Climate ChangeEnvironment

5 good reasons to be optimistic about fighting the climate crisis

From electrification of transport to growing awareness of the climate crisis

When the hammering of the president of the COP28 in Dubai marked the beginning of the transition from fossils, public opinion and observers split into two groups. Is it enough to say that we are finally on the right path in the fight against the climate crisis? Or not?

Those who see the glass as half empty note that it took 30 years before a climate summit could talk about fossil fuels and point out that the farewell to oil, gas and coal decided in December is very vague and far from in line with a trajectory compatible with 1.5 degrees. Those who see the glass half full highlight the scope of the global goals set in Dubai, including those on renewables and energy efficiency.

Broadening the horizon a little, a look back at what has changed from the approval of the Paris Agreement to today gives some more reason to be optimistic about the progress of the fight against the climate crisis. The NewClimate Institute recalls this in a report published recently.

5 reasons for optimism in the fight against the climate crisis

There are 5 major transformations that the approval of the Paris Agreement has triggered or accelerated, highlighted in the report of the NewClimate Institute.

Awareness in the fight against the climate crisis

The debate on combating the climate crisis has become mainstream. Before 2015 it was relegated to scientific debate and hardly entered the political agenda – at least not at the levels it is present today. Before the Paris Agreement, only a part of the world’s civil society was committed to the climate crisis and was aware of its impact and importance for future generations. And the legal precedent that can be used in climate disputes is growing, adding pressure on governments to change course.

Net zero emissions target

Before Paris, climate policy action focused on an incremental approach to reducing emissions. Today the cut of greenhouse gases has a much more defined horizon: to arrive at zero net emissions around the middle of this century. This means making drastic and immediate reductions, already in this decade. A position almost unthinkable only a few years ago. In 2015, only Bhutan had a target of net zero. By 2021, such targets will cover 90% of the global economy.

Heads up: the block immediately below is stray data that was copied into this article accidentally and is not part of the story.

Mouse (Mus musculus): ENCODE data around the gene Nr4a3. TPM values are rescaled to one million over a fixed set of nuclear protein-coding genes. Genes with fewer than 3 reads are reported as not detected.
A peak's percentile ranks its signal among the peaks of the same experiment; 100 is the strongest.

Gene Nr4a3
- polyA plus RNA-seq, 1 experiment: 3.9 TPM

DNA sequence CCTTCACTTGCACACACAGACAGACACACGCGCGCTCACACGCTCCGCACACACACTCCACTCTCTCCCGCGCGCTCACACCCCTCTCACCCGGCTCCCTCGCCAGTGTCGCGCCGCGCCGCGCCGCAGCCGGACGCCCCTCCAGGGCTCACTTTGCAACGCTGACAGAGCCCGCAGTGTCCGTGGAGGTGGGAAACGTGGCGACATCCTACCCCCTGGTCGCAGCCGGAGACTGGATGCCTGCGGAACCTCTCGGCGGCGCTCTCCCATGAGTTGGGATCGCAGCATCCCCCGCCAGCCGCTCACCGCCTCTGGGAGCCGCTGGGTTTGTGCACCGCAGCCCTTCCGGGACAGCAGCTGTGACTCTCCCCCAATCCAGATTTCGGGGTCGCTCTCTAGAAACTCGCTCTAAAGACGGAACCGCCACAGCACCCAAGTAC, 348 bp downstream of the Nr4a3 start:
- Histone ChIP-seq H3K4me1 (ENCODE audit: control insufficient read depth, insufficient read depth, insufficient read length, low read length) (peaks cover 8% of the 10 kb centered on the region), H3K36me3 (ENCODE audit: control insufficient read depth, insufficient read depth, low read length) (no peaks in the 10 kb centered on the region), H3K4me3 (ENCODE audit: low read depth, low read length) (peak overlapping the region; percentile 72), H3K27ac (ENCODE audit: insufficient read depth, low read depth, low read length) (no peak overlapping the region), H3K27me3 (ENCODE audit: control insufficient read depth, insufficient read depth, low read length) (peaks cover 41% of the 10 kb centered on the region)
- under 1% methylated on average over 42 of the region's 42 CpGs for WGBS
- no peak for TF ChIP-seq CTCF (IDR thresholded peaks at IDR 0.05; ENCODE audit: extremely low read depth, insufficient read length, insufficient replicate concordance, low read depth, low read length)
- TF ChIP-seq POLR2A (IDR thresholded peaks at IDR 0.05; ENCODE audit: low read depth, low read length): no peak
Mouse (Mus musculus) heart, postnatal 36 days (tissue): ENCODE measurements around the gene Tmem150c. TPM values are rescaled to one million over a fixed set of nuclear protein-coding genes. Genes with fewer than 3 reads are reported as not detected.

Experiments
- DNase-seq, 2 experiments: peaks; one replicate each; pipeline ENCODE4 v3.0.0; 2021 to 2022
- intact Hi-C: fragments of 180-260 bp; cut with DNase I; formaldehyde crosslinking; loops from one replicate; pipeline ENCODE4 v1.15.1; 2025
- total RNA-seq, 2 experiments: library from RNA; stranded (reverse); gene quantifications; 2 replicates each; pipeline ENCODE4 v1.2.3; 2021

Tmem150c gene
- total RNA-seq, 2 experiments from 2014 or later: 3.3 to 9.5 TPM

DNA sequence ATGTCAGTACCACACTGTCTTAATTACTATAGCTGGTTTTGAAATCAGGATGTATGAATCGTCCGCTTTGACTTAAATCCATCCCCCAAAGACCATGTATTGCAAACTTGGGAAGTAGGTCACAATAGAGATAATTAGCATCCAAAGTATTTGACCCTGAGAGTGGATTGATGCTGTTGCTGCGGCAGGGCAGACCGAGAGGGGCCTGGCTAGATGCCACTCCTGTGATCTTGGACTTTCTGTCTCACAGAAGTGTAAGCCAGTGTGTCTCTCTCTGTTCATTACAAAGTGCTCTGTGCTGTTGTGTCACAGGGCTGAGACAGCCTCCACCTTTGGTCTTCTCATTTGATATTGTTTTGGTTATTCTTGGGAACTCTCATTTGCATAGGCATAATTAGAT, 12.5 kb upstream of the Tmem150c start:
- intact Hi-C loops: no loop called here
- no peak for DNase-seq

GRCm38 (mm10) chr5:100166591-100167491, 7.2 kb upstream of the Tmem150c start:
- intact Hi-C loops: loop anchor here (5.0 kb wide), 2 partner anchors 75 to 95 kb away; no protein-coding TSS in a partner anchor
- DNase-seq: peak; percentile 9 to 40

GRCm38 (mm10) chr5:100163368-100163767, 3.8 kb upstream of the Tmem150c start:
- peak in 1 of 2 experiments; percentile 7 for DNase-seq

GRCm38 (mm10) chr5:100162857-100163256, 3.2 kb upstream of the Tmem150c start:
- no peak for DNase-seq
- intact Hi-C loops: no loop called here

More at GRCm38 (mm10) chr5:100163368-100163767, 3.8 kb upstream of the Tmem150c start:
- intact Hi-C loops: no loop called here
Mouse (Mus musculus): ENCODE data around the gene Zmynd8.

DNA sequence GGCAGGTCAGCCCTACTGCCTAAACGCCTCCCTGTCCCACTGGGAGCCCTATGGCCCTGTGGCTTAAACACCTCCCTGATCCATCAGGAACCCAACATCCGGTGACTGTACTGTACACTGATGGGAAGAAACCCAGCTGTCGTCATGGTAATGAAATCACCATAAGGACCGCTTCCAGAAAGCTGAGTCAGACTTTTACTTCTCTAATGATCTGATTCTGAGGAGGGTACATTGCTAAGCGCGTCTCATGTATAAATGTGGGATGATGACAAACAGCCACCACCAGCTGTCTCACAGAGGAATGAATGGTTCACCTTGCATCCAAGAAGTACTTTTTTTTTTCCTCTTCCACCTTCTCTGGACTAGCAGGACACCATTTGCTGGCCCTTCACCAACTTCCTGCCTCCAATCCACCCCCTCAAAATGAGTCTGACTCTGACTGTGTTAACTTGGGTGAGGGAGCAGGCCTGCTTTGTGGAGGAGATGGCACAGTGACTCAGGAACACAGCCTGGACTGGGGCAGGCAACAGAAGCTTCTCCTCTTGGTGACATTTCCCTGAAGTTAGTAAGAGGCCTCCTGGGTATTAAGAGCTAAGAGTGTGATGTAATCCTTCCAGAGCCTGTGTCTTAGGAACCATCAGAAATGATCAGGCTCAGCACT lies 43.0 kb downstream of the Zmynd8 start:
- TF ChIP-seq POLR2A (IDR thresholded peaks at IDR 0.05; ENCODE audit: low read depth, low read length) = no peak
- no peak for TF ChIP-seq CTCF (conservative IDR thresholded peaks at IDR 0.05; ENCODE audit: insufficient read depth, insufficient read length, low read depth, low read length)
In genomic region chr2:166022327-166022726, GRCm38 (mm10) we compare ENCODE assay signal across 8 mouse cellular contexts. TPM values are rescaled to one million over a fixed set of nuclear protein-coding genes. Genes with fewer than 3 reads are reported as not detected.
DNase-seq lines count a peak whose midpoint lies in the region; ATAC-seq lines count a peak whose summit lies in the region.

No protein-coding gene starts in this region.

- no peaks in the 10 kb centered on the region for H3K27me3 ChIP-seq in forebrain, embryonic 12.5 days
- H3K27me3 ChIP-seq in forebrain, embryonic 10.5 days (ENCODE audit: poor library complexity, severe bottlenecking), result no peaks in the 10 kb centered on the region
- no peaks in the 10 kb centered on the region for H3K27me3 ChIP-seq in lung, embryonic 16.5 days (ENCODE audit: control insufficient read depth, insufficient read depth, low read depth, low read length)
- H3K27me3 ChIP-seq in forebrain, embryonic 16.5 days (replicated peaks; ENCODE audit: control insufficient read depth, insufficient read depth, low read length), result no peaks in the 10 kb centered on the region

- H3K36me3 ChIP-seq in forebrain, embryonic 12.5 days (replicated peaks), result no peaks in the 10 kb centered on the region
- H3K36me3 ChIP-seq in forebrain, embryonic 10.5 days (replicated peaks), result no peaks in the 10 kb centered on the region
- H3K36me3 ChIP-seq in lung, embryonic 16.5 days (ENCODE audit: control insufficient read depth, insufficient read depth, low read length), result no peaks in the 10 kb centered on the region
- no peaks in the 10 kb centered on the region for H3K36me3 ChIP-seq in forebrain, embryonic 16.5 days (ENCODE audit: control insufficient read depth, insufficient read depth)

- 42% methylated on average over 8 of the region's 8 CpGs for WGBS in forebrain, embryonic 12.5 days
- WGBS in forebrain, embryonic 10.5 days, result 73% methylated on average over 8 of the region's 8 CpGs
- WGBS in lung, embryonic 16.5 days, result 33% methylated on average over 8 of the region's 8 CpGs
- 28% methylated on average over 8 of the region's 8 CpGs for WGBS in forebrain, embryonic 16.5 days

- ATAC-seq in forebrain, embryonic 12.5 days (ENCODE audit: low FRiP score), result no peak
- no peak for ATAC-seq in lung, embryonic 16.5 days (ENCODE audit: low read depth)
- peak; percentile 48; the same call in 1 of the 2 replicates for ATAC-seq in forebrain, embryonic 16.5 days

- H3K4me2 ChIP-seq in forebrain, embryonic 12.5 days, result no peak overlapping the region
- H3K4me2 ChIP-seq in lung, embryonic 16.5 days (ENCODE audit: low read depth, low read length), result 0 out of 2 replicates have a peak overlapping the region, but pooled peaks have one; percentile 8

Climate, finance and investors

From niche topics, left aside, to central factors in every decision and business model. The fight against the climate crisis in the last 8 years has penetrated the strategies of companies and investors around the world and in a capillary way. As a result, investments in environmentally sustainable sectors are increasing and investments in more polluting sectors, including some of the fossil fuels such as coal, are gradually decreasing.

Competitive renewable

The trend of cost reduction of the main renewable energy – photovoltaic above all, but also wind – has accelerated a lot in the last decade. A transformation that, today, makes it possible to think of completely replacing fossils in energy mixes in a relatively short time and without shaking the economy and stability of energy systems. The cost of solar, onshore and offshore wind energy has decreased by 60-90% in the last decade. New renewable energies are now cheaper than new fossil fuels in 90% of the world and represent the cheapest source for mass electricity production.

Electrification as a mantra

Electrification in transport and buildings has made significant progress and industry is now working on zero-carbon strategies. While storage devices are increasingly cheaper, making it possible to advance electrification in every sector. The cost of lithium-ion batteries has fallen by 80% in 10 years. While the penetration rate of heat pumps is close to 40% annual growth in markets like Europe.

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